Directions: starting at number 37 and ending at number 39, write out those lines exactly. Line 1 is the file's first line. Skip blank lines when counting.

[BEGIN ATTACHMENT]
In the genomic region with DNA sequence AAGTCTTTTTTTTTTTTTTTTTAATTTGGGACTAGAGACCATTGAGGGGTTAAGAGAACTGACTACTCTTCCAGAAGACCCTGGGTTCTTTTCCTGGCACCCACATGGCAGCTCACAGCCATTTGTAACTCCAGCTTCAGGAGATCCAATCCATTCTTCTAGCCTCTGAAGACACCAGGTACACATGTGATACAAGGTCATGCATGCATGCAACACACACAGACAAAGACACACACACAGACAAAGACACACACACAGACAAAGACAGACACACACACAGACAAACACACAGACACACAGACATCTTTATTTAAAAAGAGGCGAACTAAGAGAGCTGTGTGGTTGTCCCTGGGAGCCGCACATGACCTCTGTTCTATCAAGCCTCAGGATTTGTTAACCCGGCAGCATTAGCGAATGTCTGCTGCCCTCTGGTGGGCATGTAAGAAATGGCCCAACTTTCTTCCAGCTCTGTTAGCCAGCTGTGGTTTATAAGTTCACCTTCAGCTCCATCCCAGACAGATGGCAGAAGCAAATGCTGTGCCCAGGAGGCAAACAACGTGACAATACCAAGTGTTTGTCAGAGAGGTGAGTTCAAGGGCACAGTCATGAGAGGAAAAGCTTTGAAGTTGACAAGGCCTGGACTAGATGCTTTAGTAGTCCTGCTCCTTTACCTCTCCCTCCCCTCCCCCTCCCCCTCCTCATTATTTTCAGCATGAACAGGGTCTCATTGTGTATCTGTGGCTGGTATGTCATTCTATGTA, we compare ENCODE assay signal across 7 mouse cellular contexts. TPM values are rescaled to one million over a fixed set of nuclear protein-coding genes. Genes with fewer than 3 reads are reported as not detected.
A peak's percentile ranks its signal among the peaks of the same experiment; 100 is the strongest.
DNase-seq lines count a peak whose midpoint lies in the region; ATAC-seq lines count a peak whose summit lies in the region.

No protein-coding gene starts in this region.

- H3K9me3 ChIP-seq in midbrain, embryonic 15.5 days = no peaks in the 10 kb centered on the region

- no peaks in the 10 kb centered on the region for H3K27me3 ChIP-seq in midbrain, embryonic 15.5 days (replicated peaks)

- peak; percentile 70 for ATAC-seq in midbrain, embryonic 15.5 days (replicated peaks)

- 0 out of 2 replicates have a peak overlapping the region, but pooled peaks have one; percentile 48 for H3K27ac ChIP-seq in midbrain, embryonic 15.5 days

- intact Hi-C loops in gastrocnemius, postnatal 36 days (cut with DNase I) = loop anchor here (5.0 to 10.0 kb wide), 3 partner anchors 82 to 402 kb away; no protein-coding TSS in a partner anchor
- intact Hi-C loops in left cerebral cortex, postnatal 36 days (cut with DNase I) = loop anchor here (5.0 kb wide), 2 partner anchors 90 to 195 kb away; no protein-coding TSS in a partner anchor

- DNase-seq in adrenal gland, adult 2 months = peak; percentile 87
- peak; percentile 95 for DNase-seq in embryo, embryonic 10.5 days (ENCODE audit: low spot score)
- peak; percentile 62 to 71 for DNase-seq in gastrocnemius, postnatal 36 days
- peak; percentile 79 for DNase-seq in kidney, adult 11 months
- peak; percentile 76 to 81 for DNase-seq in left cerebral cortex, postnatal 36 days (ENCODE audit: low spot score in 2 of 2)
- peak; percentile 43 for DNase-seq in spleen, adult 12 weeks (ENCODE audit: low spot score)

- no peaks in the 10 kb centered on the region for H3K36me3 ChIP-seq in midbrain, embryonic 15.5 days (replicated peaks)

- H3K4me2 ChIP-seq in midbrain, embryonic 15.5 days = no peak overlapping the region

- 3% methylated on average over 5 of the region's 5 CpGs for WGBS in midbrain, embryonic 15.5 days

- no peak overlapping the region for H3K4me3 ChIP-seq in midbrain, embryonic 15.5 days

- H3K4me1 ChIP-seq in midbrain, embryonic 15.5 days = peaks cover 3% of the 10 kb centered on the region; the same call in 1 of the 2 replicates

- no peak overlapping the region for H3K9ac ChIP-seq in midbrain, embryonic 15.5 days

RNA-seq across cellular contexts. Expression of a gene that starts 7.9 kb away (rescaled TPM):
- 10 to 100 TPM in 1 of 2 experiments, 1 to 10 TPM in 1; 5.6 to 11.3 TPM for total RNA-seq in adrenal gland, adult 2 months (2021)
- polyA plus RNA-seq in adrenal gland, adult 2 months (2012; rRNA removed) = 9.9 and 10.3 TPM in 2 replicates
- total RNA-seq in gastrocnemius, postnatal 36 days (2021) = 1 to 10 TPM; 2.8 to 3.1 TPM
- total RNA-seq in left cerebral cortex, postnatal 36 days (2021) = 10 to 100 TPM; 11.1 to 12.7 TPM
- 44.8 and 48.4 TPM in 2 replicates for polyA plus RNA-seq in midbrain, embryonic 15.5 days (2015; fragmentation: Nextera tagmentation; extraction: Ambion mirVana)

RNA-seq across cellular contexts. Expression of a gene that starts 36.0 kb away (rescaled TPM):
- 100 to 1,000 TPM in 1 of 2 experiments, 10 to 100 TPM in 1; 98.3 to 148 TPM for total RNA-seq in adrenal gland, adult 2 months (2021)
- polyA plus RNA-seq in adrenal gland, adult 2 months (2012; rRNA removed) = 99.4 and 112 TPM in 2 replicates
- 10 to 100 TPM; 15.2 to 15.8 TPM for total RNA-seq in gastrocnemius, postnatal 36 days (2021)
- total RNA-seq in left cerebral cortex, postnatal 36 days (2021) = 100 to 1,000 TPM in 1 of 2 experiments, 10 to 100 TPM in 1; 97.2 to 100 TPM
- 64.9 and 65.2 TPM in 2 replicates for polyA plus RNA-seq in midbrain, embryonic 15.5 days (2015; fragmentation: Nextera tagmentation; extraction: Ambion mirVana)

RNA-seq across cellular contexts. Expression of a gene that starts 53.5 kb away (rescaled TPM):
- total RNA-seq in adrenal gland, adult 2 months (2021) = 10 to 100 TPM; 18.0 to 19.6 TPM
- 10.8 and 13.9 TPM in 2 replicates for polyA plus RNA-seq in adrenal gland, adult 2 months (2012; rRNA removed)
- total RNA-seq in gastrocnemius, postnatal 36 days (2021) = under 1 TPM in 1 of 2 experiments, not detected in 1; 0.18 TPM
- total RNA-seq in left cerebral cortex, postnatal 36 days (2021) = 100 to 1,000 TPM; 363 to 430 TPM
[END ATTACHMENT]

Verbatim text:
- 10.8 and 13.9 TPM in 2 replicates for polyA plus RNA-seq in adrenal gland, adult 2 months (2012; rRNA removed)
- total RNA-seq in gastrocnemius, postnatal 36 days (2021) = under 1 TPM in 1 of 2 experiments, not detected in 1; 0.18 TPM
- total RNA-seq in left cerebral cortex, postnatal 36 days (2021) = 100 to 1,000 TPM; 363 to 430 TPM